16th December was supposed to be a turning point. The brutal massacre of hundreds of innocent children at APS Peshawar had finally awoken the nation and united our resolve to defeat the real enemy – the jihadi extremists that had killed tens of thousands of Pakistanis since the last ten years. It is almost six months since that black day, and where are we now? The truth is not encouraging…
I wrote those words six months ago. Six months after the brutal slaughter of innocent children that shocked not only our own nation but brought the entire world to tears. Today I have been struggling to find something to write on the one year anniversary of this tragedy, but find myself at a loss of words. What has changed since six months? What has changed since one year?
Today I have heard countless people praising the sacrifice made by these little ones, but when did they or their parents offer to sacrifice themselves? They were only children going to school to learn, not to sacrifice. Or have we reached the point that merely living in this country is itself considered a sacrifice? Where learning is an act of courage?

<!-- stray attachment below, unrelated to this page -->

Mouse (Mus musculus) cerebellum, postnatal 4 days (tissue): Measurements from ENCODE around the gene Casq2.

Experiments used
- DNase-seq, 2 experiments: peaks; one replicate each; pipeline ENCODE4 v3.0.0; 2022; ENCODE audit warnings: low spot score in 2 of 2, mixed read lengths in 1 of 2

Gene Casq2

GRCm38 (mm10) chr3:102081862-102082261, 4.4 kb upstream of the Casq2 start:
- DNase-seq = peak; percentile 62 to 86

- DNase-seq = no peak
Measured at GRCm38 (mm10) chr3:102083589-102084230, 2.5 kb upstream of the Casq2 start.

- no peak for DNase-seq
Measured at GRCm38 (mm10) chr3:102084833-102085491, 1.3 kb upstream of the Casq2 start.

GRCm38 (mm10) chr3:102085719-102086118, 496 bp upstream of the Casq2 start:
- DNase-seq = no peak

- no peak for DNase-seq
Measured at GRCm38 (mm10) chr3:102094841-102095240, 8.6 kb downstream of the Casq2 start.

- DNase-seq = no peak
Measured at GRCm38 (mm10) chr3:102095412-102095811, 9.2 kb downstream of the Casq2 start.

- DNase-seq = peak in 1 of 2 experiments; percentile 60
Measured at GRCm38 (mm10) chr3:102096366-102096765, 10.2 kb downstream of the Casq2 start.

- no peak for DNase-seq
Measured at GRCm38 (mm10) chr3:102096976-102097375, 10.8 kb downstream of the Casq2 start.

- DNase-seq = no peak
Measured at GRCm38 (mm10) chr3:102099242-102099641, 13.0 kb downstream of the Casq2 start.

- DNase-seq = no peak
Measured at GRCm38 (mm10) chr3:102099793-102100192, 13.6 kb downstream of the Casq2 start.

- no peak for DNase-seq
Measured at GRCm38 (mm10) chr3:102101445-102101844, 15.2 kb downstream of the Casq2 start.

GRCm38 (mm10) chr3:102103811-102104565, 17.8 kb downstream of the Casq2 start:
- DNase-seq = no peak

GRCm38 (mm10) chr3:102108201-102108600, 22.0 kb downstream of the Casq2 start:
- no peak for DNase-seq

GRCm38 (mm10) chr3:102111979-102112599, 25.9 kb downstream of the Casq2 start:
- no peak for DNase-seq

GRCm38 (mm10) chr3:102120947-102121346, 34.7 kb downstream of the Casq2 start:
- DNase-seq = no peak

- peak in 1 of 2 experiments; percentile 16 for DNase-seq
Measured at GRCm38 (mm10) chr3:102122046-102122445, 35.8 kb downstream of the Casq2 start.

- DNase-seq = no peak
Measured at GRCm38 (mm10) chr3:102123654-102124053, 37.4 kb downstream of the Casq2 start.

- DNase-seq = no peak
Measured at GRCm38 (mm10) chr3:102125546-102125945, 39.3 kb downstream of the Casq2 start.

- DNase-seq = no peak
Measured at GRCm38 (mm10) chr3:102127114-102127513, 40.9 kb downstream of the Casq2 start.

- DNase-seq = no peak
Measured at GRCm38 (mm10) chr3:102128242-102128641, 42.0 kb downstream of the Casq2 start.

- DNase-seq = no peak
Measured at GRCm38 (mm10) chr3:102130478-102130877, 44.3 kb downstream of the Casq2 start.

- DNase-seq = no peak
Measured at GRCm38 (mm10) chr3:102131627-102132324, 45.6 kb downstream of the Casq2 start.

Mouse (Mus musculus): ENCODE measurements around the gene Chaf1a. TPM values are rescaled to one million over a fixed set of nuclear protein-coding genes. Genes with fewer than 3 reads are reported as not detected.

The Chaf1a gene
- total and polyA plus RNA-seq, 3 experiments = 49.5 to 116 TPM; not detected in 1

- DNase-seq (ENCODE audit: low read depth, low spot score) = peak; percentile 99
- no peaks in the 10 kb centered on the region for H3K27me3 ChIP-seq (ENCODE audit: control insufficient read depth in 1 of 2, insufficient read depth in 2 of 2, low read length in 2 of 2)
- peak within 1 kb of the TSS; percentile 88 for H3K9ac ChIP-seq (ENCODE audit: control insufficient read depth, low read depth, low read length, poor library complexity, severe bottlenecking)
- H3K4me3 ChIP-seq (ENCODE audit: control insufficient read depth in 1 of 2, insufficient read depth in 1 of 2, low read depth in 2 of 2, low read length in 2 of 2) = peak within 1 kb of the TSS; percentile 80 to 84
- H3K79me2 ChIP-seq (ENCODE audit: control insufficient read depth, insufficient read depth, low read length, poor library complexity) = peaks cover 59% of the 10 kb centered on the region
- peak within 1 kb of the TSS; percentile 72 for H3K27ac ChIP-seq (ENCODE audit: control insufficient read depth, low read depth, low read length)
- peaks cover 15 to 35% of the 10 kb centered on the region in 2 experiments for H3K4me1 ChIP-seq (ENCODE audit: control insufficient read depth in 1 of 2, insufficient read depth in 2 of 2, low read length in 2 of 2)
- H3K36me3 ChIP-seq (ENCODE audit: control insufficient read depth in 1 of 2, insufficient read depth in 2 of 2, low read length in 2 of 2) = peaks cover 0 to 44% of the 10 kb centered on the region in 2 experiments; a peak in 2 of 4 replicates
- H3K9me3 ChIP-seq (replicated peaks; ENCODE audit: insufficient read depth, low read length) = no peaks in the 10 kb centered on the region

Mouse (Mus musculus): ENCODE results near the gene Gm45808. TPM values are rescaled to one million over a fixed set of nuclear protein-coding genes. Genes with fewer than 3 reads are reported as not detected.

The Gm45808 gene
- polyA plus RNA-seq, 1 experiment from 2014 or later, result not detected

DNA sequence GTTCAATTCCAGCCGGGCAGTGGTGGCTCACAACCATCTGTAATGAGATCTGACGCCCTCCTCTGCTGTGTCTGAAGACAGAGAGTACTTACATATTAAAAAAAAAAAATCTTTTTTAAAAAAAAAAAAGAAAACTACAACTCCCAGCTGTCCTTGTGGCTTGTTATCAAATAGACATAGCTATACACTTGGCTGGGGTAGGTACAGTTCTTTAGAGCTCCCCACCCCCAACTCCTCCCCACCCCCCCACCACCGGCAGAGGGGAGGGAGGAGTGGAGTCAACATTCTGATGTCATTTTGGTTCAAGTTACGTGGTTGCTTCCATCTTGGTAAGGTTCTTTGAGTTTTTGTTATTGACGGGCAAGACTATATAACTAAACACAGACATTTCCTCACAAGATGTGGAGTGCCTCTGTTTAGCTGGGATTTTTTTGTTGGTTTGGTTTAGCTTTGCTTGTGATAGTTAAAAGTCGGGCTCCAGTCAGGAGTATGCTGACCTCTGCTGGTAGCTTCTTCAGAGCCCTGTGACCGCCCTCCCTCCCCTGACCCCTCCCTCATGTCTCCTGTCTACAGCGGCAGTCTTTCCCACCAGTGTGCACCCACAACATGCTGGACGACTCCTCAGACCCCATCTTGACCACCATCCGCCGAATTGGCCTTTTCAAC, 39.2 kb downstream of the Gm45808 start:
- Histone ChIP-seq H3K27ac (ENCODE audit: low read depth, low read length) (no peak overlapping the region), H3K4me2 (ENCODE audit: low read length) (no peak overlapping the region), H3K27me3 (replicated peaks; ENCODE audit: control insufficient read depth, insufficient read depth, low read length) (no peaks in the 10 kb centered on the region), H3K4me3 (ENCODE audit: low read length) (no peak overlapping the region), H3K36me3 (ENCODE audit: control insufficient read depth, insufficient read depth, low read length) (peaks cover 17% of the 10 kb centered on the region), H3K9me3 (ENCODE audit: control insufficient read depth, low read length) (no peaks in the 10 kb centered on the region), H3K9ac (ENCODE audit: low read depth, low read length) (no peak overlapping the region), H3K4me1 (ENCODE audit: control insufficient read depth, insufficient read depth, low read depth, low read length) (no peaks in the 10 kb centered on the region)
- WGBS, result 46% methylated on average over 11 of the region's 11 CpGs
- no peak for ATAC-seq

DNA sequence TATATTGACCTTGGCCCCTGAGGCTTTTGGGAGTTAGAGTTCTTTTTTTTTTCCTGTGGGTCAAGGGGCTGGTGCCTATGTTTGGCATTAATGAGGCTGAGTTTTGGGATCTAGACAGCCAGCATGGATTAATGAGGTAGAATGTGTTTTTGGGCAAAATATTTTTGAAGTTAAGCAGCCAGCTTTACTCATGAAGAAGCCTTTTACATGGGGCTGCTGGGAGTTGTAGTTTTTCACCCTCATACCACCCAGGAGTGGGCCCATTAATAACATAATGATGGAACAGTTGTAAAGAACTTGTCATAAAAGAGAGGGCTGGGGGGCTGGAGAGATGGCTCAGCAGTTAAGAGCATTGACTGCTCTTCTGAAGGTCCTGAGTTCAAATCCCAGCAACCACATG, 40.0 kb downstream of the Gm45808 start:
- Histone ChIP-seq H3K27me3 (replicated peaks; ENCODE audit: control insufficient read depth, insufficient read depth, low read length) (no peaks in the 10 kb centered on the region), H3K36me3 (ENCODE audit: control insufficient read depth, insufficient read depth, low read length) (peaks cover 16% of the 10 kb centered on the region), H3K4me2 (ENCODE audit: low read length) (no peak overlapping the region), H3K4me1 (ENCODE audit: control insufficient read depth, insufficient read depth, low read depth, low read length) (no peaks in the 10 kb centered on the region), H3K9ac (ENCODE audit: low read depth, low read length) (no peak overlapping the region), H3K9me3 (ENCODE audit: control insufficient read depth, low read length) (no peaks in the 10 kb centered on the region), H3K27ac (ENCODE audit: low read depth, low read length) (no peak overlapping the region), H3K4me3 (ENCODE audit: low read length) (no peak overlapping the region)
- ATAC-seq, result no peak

We have been told ad nauseam that the terrorists have been defeated, and yet they continue to kill us by the dozens. Today we honour the memory of those poor children killed one year ago, but tomorrow we get back to our routines of taking out protests in support of extremists.
Aha! You say. But terrorist attacks are down! General Raheel and Zarb-e-Azb have broken the terrorists backbone, demoralised them, and scattered them to the wind! But in reality, even the numbers are not encouraging.
Only in Pakistan would a thousand terrorist attacks be accepted as success. And the feel-good rhetoric does not stop there. The terrorists have been defeated! It has been declared for over a year, but no one has bothered to ask what dictionary is being used to define “defeated”. It’s a question that is worth asking, since security officials admit that despite being defeated, these terrorists can still carry out attacks against us – even one as terrible as the one targeting APS Peshawar.
“There is no question about this,” a senior security official said. “Do they have the capability to carry out attacks of the scale of the one on APS or Mehran and other places?” — Absolutely, the official said.
So today, I am not going to beat my chest and shout nationalistic slogans. I am not going to wear a school uniform and praise the families of these lost children for their sacrifice to our nation. They did not ask for their children to be sacrificed. They do not deserve our thanks, they deserve our apology. Our apology for letting them down not only in allowing extremism to get to the point that their children were killed, but because even that it seems could not wake us from our hypernationalist delusions.